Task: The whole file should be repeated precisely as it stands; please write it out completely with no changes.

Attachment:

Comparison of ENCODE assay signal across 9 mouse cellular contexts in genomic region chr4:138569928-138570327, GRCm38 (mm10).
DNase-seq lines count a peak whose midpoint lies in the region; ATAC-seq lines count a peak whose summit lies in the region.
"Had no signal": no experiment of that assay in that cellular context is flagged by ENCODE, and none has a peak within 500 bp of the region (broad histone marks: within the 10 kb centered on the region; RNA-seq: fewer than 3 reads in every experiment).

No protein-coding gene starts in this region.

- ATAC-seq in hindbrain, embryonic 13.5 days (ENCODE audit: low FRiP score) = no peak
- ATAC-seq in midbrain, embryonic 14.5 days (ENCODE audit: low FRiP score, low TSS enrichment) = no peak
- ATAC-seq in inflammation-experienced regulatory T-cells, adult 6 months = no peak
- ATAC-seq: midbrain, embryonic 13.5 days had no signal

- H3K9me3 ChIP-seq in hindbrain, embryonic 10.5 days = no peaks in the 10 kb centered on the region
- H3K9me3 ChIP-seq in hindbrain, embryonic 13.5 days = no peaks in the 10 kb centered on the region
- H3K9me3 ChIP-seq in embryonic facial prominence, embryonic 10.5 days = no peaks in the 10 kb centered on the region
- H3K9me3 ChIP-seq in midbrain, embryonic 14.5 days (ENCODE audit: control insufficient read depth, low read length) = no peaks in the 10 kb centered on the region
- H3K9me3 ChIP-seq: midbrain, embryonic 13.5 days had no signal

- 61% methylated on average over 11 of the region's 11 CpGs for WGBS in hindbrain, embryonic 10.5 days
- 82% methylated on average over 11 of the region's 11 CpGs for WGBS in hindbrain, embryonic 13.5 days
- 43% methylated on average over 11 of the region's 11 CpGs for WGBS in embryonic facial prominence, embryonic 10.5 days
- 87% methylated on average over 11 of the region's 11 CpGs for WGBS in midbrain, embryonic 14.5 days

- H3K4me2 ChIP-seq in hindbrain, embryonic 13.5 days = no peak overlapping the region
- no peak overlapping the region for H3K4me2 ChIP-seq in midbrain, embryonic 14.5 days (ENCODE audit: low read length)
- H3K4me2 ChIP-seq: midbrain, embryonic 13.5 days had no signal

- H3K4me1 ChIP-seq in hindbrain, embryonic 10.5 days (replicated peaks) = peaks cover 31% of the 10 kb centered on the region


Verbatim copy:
Comparison of ENCODE assay signal across 9 mouse cellular contexts in genomic region chr4:138569928-138570327, GRCm38 (mm10).
DNase-seq lines count a peak whose midpoint lies in the region; ATAC-seq lines count a peak whose summit lies in the region.
"Had no signal": no experiment of that assay in that cellular context is flagged by ENCODE, and none has a peak within 500 bp of the region (broad histone marks: within the 10 kb centered on the region; RNA-seq: fewer than 3 reads in every experiment).

No protein-coding gene starts in this region.

- ATAC-seq in hindbrain, embryonic 13.5 days (ENCODE audit: low FRiP score) = no peak
- ATAC-seq in midbrain, embryonic 14.5 days (ENCODE audit: low FRiP score, low TSS enrichment) = no peak
- ATAC-seq in inflammation-experienced regulatory T-cells, adult 6 months = no peak
- ATAC-seq: midbrain, embryonic 13.5 days had no signal

- H3K9me3 ChIP-seq in hindbrain, embryonic 10.5 days = no peaks in the 10 kb centered on the region
- H3K9me3 ChIP-seq in hindbrain, embryonic 13.5 days = no peaks in the 10 kb centered on the region
- H3K9me3 ChIP-seq in embryonic facial prominence, embryonic 10.5 days = no peaks in the 10 kb centered on the region
- H3K9me3 ChIP-seq in midbrain, embryonic 14.5 days (ENCODE audit: control insufficient read depth, low read length) = no peaks in the 10 kb centered on the region
- H3K9me3 ChIP-seq: midbrain, embryonic 13.5 days had no signal

- 61% methylated on average over 11 of the region's 11 CpGs for WGBS in hindbrain, embryonic 10.5 days
- 82% methylated on average over 11 of the region's 11 CpGs for WGBS in hindbrain, embryonic 13.5 days
- 43% methylated on average over 11 of the region's 11 CpGs for WGBS in embryonic facial prominence, embryonic 10.5 days
- 87% methylated on average over 11 of the region's 11 CpGs for WGBS in midbrain, embryonic 14.5 days

- H3K4me2 ChIP-seq in hindbrain, embryonic 13.5 days = no peak overlapping the region
- no peak overlapping the region for H3K4me2 ChIP-seq in midbrain, embryonic 14.5 days (ENCODE audit: low read length)
- H3K4me2 ChIP-seq: midbrain, embryonic 13.5 days had no signal

- H3K4me1 ChIP-seq in hindbrain, embryonic 10.5 days (replicated peaks) = peaks cover 31% of the 10 kb centered on the region